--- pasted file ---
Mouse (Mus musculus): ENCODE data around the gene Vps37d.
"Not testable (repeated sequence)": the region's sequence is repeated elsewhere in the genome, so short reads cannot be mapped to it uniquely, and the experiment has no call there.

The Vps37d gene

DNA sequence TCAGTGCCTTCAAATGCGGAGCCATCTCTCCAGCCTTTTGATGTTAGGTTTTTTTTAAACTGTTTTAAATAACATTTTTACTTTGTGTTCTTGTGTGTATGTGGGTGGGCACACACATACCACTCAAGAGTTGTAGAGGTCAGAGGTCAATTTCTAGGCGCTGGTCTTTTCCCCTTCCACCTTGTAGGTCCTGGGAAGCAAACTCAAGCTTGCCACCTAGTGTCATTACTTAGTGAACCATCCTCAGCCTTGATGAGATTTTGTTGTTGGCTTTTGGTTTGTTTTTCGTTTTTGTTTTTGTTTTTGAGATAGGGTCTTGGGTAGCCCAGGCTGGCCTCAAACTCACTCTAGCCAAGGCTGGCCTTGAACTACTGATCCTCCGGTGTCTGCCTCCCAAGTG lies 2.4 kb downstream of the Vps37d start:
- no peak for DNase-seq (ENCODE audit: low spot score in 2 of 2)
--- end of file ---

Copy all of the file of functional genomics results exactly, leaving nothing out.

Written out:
Mouse (Mus musculus): ENCODE data around the gene Vps37d.
"Not testable (repeated sequence)": the region's sequence is repeated elsewhere in the genome, so short reads cannot be mapped to it uniquely, and the experiment has no call there.

The Vps37d gene

DNA sequence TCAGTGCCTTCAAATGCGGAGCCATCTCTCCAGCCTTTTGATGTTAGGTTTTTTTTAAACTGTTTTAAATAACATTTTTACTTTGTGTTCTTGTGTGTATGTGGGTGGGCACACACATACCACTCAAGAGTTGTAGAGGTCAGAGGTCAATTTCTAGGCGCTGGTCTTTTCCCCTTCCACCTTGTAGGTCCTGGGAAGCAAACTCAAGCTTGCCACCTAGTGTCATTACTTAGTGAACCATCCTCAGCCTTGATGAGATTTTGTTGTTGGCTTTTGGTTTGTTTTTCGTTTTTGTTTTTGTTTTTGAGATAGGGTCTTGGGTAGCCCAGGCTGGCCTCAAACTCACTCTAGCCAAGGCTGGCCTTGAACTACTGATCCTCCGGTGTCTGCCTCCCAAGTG lies 2.4 kb downstream of the Vps37d start:
- no peak for DNase-seq (ENCODE audit: low spot score in 2 of 2)